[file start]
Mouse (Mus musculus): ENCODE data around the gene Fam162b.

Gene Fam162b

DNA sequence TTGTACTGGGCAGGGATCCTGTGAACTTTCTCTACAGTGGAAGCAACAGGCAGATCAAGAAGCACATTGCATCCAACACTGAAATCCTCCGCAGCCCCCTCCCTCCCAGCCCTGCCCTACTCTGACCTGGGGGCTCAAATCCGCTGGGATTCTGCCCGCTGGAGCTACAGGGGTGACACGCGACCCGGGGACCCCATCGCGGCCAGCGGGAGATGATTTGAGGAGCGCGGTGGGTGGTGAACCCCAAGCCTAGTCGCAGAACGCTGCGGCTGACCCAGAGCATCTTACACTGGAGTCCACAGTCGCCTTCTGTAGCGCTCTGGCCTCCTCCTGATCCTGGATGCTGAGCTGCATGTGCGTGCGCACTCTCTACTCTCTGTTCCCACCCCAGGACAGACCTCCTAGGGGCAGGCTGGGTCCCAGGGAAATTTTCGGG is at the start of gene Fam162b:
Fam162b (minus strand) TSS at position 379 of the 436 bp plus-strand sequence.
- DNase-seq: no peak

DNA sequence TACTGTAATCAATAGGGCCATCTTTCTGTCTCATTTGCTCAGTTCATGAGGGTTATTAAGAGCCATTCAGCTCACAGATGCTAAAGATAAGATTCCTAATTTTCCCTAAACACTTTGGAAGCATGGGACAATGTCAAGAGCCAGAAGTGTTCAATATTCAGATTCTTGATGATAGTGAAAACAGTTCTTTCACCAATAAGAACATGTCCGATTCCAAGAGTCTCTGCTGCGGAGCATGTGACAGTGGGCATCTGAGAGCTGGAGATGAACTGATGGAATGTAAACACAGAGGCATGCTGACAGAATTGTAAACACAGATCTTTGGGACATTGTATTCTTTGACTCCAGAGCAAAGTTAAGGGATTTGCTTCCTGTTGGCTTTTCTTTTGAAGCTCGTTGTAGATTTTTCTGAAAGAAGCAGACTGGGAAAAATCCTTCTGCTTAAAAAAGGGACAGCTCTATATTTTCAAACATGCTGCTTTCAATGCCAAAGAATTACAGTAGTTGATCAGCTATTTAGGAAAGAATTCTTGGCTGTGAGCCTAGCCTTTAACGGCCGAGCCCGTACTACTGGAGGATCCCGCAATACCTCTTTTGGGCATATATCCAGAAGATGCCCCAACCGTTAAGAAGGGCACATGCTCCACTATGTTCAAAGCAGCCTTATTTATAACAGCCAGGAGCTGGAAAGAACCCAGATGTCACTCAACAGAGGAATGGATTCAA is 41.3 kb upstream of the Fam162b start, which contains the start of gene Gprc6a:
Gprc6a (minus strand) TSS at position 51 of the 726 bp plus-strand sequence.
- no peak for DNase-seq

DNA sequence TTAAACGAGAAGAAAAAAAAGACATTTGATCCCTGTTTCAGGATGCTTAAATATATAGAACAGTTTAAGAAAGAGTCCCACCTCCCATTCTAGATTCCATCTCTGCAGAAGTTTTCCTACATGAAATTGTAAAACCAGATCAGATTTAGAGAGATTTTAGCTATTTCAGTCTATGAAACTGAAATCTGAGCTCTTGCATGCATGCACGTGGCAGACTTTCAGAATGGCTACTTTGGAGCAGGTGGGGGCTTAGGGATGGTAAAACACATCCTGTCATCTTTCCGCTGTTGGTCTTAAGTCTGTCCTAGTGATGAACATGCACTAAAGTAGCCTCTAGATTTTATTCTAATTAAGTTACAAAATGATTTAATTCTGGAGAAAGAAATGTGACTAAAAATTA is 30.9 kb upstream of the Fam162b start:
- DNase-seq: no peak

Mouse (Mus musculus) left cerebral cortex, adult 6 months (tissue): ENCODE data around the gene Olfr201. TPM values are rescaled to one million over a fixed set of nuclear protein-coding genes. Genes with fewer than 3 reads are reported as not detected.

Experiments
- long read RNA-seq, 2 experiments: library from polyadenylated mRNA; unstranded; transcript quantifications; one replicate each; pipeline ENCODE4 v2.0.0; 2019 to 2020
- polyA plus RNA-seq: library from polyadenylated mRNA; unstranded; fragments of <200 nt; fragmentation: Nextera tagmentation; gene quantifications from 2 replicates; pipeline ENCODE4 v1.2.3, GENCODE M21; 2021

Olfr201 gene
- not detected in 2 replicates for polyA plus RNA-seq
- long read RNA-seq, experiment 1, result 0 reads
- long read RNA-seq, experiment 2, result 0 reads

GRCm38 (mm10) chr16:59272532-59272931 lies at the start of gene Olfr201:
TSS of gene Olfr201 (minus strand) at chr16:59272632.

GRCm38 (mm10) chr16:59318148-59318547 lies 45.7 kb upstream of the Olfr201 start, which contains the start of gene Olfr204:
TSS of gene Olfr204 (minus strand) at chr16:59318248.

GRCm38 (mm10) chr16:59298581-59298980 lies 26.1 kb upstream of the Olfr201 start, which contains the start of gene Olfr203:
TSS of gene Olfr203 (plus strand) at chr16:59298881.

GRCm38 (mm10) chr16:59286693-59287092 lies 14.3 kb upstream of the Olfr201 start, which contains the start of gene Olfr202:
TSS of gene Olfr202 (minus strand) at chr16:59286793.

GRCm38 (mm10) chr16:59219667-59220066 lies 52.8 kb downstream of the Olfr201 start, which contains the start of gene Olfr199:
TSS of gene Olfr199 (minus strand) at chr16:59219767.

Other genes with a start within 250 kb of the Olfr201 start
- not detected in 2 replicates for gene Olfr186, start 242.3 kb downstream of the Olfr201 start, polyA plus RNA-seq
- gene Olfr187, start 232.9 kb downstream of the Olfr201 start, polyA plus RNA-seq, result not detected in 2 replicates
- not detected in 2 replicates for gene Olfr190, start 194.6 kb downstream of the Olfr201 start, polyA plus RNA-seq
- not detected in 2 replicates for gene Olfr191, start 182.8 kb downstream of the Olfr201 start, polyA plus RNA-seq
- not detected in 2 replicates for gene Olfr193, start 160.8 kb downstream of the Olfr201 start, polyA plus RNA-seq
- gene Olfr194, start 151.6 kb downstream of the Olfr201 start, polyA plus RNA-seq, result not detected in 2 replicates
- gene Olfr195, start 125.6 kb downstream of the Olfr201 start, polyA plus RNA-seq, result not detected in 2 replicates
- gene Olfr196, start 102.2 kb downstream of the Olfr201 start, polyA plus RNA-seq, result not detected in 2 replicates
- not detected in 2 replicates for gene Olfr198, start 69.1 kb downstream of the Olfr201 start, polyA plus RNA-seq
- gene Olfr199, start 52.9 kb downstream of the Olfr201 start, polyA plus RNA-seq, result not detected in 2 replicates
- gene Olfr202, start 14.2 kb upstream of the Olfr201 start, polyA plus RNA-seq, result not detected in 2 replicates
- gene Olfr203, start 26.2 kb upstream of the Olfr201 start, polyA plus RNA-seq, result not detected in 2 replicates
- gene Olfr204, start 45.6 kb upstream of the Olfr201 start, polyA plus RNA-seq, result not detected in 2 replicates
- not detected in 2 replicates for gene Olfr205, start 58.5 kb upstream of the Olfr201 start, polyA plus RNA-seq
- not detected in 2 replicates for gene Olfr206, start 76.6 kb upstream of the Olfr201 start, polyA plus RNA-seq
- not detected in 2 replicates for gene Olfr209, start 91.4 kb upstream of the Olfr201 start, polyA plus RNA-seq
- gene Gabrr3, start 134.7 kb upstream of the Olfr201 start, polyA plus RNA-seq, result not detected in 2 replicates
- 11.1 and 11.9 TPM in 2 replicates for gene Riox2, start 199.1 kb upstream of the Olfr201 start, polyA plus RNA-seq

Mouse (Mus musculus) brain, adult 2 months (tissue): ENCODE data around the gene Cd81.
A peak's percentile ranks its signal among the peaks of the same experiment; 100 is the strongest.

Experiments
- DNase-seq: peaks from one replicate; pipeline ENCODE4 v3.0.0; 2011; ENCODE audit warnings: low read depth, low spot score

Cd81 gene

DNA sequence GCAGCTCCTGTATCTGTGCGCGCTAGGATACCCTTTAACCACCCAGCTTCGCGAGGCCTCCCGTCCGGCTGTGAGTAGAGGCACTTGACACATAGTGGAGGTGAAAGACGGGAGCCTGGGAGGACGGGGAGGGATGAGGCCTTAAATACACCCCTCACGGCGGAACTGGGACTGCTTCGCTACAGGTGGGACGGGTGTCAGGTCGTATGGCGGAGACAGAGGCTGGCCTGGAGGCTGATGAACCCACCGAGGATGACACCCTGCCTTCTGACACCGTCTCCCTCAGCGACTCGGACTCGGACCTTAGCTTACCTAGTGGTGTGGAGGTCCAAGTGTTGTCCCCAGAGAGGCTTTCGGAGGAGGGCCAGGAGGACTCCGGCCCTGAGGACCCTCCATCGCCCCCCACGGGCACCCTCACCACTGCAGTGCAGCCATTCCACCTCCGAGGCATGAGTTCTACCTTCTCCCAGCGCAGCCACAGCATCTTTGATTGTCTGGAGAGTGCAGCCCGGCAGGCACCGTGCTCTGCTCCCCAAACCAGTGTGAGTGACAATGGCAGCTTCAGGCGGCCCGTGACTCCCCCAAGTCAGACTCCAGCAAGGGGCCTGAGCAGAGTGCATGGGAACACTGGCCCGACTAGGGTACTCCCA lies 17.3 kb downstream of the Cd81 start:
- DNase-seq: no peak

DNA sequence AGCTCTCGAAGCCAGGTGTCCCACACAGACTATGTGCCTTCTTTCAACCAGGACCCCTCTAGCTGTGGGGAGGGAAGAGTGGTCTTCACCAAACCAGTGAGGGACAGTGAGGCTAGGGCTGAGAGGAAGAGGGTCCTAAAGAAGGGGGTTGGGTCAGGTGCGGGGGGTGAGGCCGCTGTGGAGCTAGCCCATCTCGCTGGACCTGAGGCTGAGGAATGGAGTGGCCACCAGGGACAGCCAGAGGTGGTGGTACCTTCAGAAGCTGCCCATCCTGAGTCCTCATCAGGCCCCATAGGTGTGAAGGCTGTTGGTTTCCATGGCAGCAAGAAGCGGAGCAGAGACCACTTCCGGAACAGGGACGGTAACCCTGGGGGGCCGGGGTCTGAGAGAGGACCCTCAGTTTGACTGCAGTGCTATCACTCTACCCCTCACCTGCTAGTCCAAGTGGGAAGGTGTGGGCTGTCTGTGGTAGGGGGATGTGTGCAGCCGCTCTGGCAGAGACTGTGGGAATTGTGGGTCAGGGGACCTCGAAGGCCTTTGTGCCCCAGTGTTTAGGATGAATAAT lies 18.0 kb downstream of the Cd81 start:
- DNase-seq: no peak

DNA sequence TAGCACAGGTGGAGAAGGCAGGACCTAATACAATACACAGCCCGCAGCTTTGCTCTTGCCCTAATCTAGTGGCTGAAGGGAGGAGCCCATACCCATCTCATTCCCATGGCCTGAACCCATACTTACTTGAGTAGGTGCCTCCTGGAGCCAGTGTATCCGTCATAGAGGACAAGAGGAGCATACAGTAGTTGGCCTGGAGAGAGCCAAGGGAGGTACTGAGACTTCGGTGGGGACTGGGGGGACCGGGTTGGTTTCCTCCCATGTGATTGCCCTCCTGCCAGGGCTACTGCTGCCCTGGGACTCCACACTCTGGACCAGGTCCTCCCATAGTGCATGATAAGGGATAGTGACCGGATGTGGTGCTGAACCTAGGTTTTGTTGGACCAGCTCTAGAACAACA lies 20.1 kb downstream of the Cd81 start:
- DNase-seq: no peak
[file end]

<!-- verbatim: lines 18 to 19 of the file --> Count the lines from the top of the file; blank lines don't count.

- long read RNA-seq, experiment 2, result 0 reads

GRCm38 (mm10) chr16:59272532-59272931 lies at the start of gene Olfr201: